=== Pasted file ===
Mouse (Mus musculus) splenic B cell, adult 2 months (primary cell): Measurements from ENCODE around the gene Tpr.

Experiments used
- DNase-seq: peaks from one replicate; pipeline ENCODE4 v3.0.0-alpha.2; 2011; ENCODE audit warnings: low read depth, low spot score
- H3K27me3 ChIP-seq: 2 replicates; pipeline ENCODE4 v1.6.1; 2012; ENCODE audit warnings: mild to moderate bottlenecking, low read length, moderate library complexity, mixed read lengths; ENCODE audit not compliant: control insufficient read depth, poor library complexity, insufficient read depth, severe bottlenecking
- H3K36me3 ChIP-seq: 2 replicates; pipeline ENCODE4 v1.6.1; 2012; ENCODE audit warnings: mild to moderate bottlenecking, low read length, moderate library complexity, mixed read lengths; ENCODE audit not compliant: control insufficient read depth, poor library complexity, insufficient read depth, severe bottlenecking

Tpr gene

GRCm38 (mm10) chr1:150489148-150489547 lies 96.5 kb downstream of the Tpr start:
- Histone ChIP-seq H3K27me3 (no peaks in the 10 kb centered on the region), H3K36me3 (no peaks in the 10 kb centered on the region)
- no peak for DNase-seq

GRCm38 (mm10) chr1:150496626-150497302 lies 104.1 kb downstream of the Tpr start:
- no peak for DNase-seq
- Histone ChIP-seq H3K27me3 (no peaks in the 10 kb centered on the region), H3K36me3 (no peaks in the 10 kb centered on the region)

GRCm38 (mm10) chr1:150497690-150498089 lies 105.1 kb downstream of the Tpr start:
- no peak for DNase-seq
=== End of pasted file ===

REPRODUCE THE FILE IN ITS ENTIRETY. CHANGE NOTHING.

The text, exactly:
Mouse (Mus musculus) splenic B cell, adult 2 months (primary cell): Measurements from ENCODE around the gene Tpr.

Experiments used
- DNase-seq: peaks from one replicate; pipeline ENCODE4 v3.0.0-alpha.2; 2011; ENCODE audit warnings: low read depth, low spot score
- H3K27me3 ChIP-seq: 2 replicates; pipeline ENCODE4 v1.6.1; 2012; ENCODE audit warnings: mild to moderate bottlenecking, low read length, moderate library complexity, mixed read lengths; ENCODE audit not compliant: control insufficient read depth, poor library complexity, insufficient read depth, severe bottlenecking
- H3K36me3 ChIP-seq: 2 replicates; pipeline ENCODE4 v1.6.1; 2012; ENCODE audit warnings: mild to moderate bottlenecking, low read length, moderate library complexity, mixed read lengths; ENCODE audit not compliant: control insufficient read depth, poor library complexity, insufficient read depth, severe bottlenecking

Tpr gene

GRCm38 (mm10) chr1:150489148-150489547 lies 96.5 kb downstream of the Tpr start:
- Histone ChIP-seq H3K27me3 (no peaks in the 10 kb centered on the region), H3K36me3 (no peaks in the 10 kb centered on the region)
- no peak for DNase-seq

GRCm38 (mm10) chr1:150496626-150497302 lies 104.1 kb downstream of the Tpr start:
- no peak for DNase-seq
- Histone ChIP-seq H3K27me3 (no peaks in the 10 kb centered on the region), H3K36me3 (no peaks in the 10 kb centered on the region)

GRCm38 (mm10) chr1:150497690-150498089 lies 105.1 kb downstream of the Tpr start:
- no peak for DNase-seq